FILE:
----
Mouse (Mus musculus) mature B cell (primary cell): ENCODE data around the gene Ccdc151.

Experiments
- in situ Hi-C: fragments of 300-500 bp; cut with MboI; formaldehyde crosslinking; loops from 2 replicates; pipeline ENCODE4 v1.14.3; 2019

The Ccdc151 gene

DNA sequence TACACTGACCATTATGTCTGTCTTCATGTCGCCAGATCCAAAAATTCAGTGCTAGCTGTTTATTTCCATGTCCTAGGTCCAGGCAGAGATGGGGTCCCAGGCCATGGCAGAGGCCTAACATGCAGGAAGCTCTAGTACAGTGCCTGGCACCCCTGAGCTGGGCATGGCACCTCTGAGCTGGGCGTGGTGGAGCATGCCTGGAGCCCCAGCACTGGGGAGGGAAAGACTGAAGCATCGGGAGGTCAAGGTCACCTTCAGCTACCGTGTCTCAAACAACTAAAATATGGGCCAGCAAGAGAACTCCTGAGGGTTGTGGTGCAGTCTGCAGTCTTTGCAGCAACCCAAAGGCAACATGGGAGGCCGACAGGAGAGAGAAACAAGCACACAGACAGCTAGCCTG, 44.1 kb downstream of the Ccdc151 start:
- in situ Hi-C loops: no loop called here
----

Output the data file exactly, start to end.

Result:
Mouse (Mus musculus) mature B cell (primary cell): ENCODE data around the gene Ccdc151.

Experiments
- in situ Hi-C: fragments of 300-500 bp; cut with MboI; formaldehyde crosslinking; loops from 2 replicates; pipeline ENCODE4 v1.14.3; 2019

The Ccdc151 gene

DNA sequence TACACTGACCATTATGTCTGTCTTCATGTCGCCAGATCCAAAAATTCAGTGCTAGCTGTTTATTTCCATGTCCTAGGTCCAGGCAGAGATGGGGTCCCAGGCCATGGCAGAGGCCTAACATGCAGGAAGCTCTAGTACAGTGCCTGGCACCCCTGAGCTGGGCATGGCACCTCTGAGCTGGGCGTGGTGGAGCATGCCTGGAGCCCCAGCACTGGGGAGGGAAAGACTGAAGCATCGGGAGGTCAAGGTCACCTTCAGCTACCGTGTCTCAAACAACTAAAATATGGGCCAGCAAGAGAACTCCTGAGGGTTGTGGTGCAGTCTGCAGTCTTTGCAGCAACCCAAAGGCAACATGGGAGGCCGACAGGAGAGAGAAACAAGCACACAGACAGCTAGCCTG, 44.1 kb downstream of the Ccdc151 start:
- in situ Hi-C loops: no loop called here